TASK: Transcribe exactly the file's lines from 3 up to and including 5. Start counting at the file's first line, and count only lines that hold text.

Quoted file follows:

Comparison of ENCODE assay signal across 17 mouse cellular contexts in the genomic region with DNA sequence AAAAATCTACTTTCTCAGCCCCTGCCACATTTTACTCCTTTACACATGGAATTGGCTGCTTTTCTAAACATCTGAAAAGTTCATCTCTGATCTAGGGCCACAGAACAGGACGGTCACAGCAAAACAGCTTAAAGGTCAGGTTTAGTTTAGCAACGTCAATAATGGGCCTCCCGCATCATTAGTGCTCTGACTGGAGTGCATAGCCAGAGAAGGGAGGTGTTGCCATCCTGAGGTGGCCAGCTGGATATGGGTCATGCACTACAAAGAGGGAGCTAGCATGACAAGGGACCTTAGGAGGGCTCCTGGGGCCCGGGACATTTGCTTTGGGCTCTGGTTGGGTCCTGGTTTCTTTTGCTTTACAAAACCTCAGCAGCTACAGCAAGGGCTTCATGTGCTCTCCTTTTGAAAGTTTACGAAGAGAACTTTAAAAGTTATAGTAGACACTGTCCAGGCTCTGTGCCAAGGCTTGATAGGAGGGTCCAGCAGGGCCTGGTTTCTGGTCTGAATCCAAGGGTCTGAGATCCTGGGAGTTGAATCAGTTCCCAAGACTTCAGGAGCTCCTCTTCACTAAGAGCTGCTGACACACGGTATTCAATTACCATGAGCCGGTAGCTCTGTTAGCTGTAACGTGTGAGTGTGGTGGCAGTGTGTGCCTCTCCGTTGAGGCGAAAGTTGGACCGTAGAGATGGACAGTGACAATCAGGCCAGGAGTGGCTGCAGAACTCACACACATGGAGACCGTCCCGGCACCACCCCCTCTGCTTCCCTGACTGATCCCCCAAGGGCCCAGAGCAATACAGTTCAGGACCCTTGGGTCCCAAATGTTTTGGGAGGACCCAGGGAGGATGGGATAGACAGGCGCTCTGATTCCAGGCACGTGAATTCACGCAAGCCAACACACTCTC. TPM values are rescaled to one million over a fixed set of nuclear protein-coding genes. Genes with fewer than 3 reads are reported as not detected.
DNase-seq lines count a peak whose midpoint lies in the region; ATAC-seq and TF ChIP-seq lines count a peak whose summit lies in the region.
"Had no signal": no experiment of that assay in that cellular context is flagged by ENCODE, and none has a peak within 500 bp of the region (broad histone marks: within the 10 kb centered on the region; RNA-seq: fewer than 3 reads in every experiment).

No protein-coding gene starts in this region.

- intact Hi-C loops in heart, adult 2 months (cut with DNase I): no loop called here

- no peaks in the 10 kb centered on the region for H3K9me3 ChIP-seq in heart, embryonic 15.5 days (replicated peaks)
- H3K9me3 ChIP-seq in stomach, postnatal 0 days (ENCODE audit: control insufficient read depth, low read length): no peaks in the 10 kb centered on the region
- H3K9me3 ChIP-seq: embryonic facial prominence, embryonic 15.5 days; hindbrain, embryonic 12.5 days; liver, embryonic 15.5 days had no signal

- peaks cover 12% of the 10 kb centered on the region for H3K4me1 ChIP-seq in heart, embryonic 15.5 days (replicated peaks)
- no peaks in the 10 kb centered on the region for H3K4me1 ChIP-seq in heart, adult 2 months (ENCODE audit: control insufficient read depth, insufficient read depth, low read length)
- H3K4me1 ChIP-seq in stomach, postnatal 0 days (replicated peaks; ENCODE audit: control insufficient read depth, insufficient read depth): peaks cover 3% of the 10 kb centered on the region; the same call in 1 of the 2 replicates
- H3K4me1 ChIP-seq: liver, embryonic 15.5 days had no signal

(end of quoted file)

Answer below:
"Had no signal": no experiment of that assay in that cellular context is flagged by ENCODE, and none has a peak within 500 bp of the region (broad histone marks: within the 10 kb centered on the region; RNA-seq: fewer than 3 reads in every experiment).

No protein-coding gene starts in this region.

- intact Hi-C loops in heart, adult 2 months (cut with DNase I): no loop called here